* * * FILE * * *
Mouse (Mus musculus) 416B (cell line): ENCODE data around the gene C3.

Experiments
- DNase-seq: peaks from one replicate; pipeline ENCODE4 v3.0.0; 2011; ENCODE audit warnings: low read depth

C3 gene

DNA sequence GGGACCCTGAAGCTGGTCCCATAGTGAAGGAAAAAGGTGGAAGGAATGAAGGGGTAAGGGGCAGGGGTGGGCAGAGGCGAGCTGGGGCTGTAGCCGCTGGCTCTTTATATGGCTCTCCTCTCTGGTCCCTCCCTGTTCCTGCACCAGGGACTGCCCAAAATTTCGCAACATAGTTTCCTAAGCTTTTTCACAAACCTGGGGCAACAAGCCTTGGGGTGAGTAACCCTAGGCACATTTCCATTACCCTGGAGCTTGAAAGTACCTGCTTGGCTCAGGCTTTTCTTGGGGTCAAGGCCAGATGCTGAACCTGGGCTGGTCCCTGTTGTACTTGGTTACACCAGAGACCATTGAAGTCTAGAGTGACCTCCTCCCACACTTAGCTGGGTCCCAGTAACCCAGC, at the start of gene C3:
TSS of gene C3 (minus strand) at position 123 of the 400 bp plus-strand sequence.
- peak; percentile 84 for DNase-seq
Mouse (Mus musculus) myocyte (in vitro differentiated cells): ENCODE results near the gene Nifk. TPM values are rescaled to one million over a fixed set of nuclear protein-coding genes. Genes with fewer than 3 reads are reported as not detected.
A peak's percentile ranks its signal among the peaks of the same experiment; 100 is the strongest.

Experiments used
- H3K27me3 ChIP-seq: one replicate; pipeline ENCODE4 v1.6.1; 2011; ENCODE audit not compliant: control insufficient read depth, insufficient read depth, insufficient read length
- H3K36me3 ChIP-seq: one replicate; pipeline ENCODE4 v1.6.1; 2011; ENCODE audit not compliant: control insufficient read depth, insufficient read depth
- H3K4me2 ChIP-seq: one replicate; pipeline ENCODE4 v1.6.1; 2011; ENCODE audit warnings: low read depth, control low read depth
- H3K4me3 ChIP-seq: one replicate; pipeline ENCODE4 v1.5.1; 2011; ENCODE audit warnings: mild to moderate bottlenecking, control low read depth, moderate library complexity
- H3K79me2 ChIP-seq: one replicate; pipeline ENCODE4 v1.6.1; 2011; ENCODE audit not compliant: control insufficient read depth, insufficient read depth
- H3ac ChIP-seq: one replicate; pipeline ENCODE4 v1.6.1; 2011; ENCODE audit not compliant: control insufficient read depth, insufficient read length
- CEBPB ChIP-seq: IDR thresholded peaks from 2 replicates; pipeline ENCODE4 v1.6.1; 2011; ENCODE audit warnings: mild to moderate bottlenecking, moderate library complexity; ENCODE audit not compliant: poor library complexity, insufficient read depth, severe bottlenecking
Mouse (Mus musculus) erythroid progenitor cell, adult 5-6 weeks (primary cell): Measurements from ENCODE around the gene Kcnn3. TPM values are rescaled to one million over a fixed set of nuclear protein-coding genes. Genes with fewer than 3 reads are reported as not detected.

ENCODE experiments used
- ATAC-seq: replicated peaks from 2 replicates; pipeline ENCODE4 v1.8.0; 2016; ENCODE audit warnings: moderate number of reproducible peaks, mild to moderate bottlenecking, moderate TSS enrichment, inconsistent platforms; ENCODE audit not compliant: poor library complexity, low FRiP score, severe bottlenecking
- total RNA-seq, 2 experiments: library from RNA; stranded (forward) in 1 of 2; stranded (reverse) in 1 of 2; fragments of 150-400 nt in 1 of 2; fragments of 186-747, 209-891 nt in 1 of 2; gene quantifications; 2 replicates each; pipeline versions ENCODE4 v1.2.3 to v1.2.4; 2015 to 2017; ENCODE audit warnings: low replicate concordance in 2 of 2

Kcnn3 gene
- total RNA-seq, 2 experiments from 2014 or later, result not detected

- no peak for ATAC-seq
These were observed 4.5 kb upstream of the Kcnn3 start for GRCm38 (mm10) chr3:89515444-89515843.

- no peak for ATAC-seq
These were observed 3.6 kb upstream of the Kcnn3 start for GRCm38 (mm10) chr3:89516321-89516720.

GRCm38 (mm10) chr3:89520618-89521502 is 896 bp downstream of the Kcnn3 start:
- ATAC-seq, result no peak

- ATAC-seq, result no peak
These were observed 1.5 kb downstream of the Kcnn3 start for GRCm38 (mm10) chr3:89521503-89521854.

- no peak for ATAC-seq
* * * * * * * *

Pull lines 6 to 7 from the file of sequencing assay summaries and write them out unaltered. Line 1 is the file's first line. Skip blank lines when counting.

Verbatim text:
TSS of gene C3 (minus strand) at position 123 of the 400 bp plus-strand sequence.
- peak; percentile 84 for DNase-seq